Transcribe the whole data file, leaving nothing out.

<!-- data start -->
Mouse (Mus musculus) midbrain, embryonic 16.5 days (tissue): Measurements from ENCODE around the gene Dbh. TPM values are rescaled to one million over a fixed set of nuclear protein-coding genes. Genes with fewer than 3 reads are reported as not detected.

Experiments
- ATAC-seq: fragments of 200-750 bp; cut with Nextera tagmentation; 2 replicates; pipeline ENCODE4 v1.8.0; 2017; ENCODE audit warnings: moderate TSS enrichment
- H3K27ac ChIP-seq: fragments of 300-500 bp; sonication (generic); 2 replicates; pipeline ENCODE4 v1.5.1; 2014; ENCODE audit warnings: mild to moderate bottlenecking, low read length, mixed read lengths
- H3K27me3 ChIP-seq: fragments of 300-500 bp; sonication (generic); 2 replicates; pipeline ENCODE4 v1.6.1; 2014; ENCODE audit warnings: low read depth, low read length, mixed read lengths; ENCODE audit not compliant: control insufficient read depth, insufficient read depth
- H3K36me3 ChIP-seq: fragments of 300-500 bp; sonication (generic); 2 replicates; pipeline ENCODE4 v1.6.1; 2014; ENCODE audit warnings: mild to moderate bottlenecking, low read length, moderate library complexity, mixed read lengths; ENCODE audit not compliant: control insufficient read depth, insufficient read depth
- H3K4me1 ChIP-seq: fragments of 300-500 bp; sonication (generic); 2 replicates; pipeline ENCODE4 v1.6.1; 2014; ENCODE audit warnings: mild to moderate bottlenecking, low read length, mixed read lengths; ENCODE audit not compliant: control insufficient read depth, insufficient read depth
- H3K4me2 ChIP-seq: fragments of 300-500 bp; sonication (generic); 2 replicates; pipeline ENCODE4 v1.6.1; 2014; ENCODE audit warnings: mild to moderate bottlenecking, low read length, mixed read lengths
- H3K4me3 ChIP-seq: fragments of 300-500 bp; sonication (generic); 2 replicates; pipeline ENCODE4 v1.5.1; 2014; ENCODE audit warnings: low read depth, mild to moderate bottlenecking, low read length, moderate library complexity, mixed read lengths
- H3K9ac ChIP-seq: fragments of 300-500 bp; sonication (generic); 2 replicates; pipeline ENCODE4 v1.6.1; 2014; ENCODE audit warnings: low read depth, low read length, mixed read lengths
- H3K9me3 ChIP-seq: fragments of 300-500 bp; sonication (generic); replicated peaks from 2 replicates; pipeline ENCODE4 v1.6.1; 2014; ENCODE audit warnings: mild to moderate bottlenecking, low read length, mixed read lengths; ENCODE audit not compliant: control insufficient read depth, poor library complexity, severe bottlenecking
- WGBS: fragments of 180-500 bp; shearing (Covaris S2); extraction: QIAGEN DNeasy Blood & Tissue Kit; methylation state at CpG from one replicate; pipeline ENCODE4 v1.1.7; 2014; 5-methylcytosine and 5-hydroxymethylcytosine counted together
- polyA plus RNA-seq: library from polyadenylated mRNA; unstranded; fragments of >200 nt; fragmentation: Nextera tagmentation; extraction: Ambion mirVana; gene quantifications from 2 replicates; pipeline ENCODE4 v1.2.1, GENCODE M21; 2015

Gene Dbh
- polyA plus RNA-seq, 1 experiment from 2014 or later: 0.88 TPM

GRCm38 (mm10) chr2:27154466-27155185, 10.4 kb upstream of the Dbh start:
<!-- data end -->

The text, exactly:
Mouse (Mus musculus) midbrain, embryonic 16.5 days (tissue): Measurements from ENCODE around the gene Dbh. TPM values are rescaled to one million over a fixed set of nuclear protein-coding genes. Genes with fewer than 3 reads are reported as not detected.

Experiments
- ATAC-seq: fragments of 200-750 bp; cut with Nextera tagmentation; 2 replicates; pipeline ENCODE4 v1.8.0; 2017; ENCODE audit warnings: moderate TSS enrichment
- H3K27ac ChIP-seq: fragments of 300-500 bp; sonication (generic); 2 replicates; pipeline ENCODE4 v1.5.1; 2014; ENCODE audit warnings: mild to moderate bottlenecking, low read length, mixed read lengths
- H3K27me3 ChIP-seq: fragments of 300-500 bp; sonication (generic); 2 replicates; pipeline ENCODE4 v1.6.1; 2014; ENCODE audit warnings: low read depth, low read length, mixed read lengths; ENCODE audit not compliant: control insufficient read depth, insufficient read depth
- H3K36me3 ChIP-seq: fragments of 300-500 bp; sonication (generic); 2 replicates; pipeline ENCODE4 v1.6.1; 2014; ENCODE audit warnings: mild to moderate bottlenecking, low read length, moderate library complexity, mixed read lengths; ENCODE audit not compliant: control insufficient read depth, insufficient read depth
- H3K4me1 ChIP-seq: fragments of 300-500 bp; sonication (generic); 2 replicates; pipeline ENCODE4 v1.6.1; 2014; ENCODE audit warnings: mild to moderate bottlenecking, low read length, mixed read lengths; ENCODE audit not compliant: control insufficient read depth, insufficient read depth
- H3K4me2 ChIP-seq: fragments of 300-500 bp; sonication (generic); 2 replicates; pipeline ENCODE4 v1.6.1; 2014; ENCODE audit warnings: mild to moderate bottlenecking, low read length, mixed read lengths
- H3K4me3 ChIP-seq: fragments of 300-500 bp; sonication (generic); 2 replicates; pipeline ENCODE4 v1.5.1; 2014; ENCODE audit warnings: low read depth, mild to moderate bottlenecking, low read length, moderate library complexity, mixed read lengths
- H3K9ac ChIP-seq: fragments of 300-500 bp; sonication (generic); 2 replicates; pipeline ENCODE4 v1.6.1; 2014; ENCODE audit warnings: low read depth, low read length, mixed read lengths
- H3K9me3 ChIP-seq: fragments of 300-500 bp; sonication (generic); replicated peaks from 2 replicates; pipeline ENCODE4 v1.6.1; 2014; ENCODE audit warnings: mild to moderate bottlenecking, low read length, mixed read lengths; ENCODE audit not compliant: control insufficient read depth, poor library complexity, severe bottlenecking
- WGBS: fragments of 180-500 bp; shearing (Covaris S2); extraction: QIAGEN DNeasy Blood & Tissue Kit; methylation state at CpG from one replicate; pipeline ENCODE4 v1.1.7; 2014; 5-methylcytosine and 5-hydroxymethylcytosine counted together
- polyA plus RNA-seq: library from polyadenylated mRNA; unstranded; fragments of >200 nt; fragmentation: Nextera tagmentation; extraction: Ambion mirVana; gene quantifications from 2 replicates; pipeline ENCODE4 v1.2.1, GENCODE M21; 2015

Gene Dbh
- polyA plus RNA-seq, 1 experiment from 2014 or later: 0.88 TPM

GRCm38 (mm10) chr2:27154466-27155185, 10.4 kb upstream of the Dbh start: